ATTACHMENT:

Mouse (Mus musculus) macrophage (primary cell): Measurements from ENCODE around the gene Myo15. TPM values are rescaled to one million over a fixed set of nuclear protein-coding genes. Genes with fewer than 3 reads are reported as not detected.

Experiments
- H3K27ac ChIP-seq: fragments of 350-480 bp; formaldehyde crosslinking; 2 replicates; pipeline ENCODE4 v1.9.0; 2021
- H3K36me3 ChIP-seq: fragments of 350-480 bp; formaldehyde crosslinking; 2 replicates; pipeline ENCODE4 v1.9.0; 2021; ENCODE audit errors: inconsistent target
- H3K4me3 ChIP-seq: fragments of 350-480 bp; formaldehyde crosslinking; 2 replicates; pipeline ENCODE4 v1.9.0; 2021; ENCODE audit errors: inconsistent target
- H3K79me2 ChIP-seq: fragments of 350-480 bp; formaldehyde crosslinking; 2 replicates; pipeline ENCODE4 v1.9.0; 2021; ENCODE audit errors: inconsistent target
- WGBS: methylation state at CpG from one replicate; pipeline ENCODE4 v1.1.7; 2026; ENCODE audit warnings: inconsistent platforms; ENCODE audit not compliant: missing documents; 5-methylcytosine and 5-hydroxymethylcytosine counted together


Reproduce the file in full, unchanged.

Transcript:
Mouse (Mus musculus) macrophage (primary cell): Measurements from ENCODE around the gene Myo15. TPM values are rescaled to one million over a fixed set of nuclear protein-coding genes. Genes with fewer than 3 reads are reported as not detected.

Experiments
- H3K27ac ChIP-seq: fragments of 350-480 bp; formaldehyde crosslinking; 2 replicates; pipeline ENCODE4 v1.9.0; 2021
- H3K36me3 ChIP-seq: fragments of 350-480 bp; formaldehyde crosslinking; 2 replicates; pipeline ENCODE4 v1.9.0; 2021; ENCODE audit errors: inconsistent target
- H3K4me3 ChIP-seq: fragments of 350-480 bp; formaldehyde crosslinking; 2 replicates; pipeline ENCODE4 v1.9.0; 2021; ENCODE audit errors: inconsistent target
- H3K79me2 ChIP-seq: fragments of 350-480 bp; formaldehyde crosslinking; 2 replicates; pipeline ENCODE4 v1.9.0; 2021; ENCODE audit errors: inconsistent target
- WGBS: methylation state at CpG from one replicate; pipeline ENCODE4 v1.1.7; 2026; ENCODE audit warnings: inconsistent platforms; ENCODE audit not compliant: missing documents; 5-methylcytosine and 5-hydroxymethylcytosine counted together